Japanese origami inspire the Pavillion that uses auxetics, kirigami to bring filtered sunlight into the space

When walking into a covered space, the last thing I pay attention to is the roof. I will probably look around but not really look up, unless there’s a compelling reason to do so. There are creative designers out there that are thinking of ways to apply innovative concepts and materials to not just create something beautiful but add to the aesthetics of the structure or space that it occupies. It’s also interesting to me that they bring in other techniques and practices and apply them to architecture and interior design.

Designers: Masaaki Iwamoto Laboratory, Kyushu University, Mika Araki Laboratory, Kwansei Gakuin University

The Auxetic Pavillion is one such project that will make you look up and wonder at the roof that lets natural light filter onto your space. The designers were inspired by Kirigami, the Japanese art of cutting and folding paper which is a derivative of origami. They used the idea of geometric structures called auxetics and applied them onto metal plates to be able to create a curved surface that gives off the effect of sunlight pouring through the beautiful cracks and porous surface.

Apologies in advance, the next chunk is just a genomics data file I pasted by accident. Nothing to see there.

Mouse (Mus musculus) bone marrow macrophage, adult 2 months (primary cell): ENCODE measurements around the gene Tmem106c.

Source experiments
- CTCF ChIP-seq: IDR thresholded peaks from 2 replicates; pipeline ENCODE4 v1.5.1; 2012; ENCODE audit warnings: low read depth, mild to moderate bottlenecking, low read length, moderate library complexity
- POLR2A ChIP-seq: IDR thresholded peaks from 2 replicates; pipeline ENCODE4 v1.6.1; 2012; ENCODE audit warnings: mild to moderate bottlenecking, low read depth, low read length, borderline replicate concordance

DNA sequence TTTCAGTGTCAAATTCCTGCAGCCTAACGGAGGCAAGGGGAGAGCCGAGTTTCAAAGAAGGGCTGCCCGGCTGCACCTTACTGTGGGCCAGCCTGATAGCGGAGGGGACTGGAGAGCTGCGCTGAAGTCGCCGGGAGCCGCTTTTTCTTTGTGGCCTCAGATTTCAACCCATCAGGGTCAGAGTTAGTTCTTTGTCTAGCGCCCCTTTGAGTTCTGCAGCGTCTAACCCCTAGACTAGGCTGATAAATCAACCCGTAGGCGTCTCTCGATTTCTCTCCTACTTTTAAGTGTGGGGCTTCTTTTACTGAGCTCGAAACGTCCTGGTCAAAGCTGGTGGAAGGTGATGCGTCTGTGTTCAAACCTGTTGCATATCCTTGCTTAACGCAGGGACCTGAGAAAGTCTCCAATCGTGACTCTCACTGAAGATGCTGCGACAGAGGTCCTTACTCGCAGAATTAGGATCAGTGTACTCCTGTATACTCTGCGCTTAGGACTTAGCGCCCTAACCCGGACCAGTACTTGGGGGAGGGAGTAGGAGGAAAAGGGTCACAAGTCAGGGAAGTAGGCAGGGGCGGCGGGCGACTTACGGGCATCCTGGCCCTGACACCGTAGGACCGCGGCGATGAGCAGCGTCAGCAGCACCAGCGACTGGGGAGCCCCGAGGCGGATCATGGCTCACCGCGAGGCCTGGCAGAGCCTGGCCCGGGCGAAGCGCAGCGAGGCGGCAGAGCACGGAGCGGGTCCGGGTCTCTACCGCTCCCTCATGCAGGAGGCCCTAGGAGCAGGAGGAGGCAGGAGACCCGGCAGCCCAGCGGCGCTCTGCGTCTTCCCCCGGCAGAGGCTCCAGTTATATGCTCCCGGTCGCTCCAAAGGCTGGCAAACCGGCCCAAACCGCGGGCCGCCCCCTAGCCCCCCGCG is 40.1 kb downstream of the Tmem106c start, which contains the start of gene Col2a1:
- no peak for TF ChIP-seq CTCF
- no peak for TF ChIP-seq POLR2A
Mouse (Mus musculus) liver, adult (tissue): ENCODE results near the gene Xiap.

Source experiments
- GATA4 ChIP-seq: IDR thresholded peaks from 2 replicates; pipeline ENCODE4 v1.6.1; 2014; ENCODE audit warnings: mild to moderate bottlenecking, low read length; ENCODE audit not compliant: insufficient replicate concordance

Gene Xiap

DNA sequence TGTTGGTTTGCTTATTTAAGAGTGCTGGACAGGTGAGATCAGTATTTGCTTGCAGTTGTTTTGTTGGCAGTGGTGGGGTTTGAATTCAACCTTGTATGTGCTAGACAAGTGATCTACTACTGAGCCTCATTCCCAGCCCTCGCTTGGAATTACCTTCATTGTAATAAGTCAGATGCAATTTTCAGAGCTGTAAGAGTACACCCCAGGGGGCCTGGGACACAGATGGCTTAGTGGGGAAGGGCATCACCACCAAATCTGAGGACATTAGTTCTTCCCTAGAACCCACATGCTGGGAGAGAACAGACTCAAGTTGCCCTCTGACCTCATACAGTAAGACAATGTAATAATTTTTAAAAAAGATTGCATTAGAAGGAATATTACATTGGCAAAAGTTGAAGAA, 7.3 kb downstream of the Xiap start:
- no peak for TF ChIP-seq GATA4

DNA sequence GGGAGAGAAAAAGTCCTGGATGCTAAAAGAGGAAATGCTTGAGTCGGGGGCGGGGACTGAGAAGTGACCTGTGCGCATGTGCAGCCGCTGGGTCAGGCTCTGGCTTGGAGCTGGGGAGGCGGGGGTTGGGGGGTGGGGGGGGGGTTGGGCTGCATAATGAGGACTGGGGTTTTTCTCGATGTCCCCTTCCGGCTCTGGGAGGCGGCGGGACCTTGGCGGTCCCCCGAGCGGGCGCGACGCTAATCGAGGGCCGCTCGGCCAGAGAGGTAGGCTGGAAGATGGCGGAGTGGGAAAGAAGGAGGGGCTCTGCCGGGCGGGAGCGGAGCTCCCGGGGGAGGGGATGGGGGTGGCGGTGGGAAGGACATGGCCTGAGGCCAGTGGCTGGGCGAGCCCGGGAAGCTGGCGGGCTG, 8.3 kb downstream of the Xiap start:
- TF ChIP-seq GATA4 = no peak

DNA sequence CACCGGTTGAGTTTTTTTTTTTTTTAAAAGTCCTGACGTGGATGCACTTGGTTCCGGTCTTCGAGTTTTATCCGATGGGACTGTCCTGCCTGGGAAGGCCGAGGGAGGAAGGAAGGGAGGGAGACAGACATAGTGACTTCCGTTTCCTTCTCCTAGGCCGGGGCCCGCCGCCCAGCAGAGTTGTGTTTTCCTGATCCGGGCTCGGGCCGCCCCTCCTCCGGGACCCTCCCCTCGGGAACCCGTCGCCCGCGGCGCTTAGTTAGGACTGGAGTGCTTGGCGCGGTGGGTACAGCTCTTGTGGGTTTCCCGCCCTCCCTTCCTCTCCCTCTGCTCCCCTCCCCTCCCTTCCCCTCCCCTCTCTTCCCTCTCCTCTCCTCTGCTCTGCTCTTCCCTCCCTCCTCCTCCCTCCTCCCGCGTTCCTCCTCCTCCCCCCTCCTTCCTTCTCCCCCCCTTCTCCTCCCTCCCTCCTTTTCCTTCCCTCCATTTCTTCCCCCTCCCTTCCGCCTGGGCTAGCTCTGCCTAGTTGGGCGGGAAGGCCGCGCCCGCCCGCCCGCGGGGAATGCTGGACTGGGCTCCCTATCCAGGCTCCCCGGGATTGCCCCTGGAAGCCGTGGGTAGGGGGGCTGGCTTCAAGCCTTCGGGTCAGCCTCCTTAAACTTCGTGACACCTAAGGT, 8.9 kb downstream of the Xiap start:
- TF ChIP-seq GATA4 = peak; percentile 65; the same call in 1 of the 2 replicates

Think of it as a chandelier that is not hanging but is instead built into the roof itself and instead of artificial light, you get natural sunlight pouring downwards. It’s similar to how the light filters in through the various leaves of a tree onto the ground. They used biomimetics where designers and botanists worked together to create geometric patterns with periodic incisions and then applied it to the plasticity of metal plates. The pavillion is located in the courtyard of a campus in Fukuoka, Japan.

For the first step, they applied the geometric pattern through laser cutting a 1mm thick stainless steel plate. It is then deformed manually to match the porous surfaces. When you change the cutting pattern, it can also adjust the opening rate of the panels. Aside from just looking aesthetically pleasing, the potential application of this design and process can include giving spaces better ventilation, harnessing the daylight and saving on electricity, and controlling solar gain.